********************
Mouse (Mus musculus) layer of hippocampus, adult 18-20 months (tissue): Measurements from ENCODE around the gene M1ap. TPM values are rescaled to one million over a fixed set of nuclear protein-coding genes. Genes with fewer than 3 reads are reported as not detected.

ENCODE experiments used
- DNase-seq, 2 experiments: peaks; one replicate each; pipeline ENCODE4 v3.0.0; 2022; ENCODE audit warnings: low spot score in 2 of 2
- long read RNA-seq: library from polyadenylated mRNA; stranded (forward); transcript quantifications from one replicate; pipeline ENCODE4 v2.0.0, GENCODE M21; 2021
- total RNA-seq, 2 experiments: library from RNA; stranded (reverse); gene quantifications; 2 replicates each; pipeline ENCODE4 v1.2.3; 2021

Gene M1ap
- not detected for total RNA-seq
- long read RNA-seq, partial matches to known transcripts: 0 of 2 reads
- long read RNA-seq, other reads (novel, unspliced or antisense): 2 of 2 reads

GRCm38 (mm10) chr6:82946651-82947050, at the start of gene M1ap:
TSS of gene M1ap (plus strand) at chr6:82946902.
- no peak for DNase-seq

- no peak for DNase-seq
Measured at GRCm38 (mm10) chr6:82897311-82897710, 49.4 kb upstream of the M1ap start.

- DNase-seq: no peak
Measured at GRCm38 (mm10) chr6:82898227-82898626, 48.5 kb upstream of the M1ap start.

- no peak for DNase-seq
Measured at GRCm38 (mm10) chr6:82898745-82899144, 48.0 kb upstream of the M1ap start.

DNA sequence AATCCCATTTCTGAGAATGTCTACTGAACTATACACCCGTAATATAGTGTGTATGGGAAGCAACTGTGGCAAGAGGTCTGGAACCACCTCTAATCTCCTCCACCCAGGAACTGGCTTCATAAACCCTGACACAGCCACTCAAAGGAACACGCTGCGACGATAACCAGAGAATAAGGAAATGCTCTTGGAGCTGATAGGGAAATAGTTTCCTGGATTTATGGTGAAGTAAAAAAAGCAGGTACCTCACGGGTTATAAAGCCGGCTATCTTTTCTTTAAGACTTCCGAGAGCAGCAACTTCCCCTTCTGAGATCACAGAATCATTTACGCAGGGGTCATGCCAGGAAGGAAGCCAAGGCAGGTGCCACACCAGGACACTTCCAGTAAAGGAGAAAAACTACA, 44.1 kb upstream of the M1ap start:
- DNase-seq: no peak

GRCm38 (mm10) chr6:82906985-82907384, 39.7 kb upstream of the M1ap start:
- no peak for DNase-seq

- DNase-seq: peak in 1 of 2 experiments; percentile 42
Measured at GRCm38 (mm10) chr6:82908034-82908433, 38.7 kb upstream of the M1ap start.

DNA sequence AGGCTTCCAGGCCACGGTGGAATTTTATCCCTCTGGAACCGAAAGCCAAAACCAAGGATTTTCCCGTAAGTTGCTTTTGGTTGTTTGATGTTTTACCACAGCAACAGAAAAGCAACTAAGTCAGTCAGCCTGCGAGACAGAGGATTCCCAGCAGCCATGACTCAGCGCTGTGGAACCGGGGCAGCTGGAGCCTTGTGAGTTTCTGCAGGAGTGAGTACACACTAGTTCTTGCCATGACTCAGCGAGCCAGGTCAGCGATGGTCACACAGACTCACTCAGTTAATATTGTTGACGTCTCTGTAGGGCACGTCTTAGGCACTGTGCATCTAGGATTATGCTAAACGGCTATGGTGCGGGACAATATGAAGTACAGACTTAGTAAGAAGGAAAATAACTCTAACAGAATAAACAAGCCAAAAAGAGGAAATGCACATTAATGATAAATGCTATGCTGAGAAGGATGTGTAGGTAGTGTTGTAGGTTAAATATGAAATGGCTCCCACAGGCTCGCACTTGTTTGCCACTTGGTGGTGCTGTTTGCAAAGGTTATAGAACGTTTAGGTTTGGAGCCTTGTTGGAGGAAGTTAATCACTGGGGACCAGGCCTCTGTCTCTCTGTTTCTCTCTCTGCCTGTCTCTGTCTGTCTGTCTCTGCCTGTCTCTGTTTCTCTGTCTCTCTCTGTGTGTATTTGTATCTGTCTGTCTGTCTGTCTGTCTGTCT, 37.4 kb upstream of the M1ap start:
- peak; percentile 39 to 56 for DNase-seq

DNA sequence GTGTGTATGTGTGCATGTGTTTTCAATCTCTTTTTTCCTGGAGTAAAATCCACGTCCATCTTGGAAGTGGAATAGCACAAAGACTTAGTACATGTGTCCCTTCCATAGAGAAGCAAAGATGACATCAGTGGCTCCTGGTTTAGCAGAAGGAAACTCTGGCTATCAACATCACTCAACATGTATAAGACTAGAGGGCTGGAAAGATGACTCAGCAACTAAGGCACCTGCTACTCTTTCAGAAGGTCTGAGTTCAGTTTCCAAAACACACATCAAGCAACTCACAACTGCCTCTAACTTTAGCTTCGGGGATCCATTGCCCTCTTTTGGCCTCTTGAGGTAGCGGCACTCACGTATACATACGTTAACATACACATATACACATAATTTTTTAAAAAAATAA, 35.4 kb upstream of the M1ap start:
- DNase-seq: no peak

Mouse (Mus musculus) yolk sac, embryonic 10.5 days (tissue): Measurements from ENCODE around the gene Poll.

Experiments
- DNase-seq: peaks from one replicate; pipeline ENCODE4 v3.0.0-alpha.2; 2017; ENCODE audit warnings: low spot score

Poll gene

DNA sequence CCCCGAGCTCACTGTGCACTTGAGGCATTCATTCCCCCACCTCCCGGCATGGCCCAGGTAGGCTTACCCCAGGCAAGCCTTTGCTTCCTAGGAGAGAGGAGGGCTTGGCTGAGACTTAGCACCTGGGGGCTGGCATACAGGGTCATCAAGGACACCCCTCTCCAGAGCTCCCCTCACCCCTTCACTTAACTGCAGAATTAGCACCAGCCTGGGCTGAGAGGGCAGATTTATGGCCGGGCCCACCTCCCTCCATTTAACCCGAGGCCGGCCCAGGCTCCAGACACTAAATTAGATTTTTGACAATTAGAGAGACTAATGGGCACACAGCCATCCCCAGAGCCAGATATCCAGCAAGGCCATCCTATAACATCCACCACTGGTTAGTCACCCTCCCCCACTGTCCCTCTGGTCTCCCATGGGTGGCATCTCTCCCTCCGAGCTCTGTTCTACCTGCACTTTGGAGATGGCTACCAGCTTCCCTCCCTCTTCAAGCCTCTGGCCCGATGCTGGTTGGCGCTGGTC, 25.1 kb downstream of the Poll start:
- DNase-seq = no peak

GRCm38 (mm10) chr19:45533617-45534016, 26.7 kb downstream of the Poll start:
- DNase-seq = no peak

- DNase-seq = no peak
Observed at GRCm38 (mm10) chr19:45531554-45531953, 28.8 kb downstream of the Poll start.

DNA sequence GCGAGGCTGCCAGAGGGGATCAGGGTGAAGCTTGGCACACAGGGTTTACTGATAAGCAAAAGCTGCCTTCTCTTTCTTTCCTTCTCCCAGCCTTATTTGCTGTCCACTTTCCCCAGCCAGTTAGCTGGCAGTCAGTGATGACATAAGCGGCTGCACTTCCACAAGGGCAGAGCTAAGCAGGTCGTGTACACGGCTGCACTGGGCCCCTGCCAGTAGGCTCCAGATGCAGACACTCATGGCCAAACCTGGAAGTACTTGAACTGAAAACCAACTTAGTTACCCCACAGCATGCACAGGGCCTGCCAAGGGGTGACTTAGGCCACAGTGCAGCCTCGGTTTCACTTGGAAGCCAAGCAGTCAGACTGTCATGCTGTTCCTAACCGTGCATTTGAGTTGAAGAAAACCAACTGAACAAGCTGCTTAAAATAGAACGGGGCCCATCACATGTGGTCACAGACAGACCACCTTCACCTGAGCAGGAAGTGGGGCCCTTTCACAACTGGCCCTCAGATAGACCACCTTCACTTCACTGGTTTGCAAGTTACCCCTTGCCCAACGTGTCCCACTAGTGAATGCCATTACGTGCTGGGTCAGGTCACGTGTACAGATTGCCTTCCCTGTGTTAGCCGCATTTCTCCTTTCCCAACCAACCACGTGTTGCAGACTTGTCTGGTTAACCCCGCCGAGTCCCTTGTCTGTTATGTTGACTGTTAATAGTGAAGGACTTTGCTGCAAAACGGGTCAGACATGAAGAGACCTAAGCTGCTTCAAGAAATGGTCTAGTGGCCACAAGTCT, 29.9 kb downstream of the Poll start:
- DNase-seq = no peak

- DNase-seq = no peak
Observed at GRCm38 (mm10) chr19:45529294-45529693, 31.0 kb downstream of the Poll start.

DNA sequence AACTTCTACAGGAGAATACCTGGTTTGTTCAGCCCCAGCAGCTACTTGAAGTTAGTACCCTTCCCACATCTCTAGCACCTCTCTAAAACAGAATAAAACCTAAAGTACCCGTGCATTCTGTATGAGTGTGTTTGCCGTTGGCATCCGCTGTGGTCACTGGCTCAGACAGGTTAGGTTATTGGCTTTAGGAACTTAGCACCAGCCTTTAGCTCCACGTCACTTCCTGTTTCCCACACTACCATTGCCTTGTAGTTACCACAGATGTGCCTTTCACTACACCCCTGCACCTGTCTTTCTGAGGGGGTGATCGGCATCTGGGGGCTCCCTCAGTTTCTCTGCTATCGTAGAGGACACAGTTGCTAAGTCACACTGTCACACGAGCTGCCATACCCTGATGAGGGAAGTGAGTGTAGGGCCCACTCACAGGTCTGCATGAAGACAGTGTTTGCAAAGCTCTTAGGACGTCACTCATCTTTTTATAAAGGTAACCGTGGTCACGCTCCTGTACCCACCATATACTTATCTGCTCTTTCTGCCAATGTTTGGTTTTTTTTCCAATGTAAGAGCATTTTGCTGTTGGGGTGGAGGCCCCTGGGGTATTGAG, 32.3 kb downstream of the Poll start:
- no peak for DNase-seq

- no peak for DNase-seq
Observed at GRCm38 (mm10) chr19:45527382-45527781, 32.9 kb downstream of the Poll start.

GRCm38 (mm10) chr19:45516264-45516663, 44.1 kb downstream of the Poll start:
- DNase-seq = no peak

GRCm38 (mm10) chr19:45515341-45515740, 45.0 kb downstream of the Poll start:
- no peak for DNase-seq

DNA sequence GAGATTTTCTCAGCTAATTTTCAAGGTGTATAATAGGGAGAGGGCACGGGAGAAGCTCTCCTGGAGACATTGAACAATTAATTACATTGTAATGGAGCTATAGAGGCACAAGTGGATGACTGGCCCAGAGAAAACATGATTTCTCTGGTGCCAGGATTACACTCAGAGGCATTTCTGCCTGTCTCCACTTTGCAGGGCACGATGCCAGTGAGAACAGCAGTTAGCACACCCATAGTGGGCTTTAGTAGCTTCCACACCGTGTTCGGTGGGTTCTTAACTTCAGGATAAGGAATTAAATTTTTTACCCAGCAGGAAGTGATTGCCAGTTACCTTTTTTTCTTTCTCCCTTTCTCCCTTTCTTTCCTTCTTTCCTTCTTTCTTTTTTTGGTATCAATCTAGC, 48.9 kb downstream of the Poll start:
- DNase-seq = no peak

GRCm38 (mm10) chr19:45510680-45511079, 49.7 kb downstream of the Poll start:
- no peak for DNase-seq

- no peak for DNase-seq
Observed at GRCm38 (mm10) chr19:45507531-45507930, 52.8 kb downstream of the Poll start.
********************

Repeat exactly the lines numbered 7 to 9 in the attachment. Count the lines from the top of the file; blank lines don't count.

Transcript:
- not detected for total RNA-seq
- long read RNA-seq, partial matches to known transcripts: 0 of 2 reads
- long read RNA-seq, other reads (novel, unspliced or antisense): 2 of 2 reads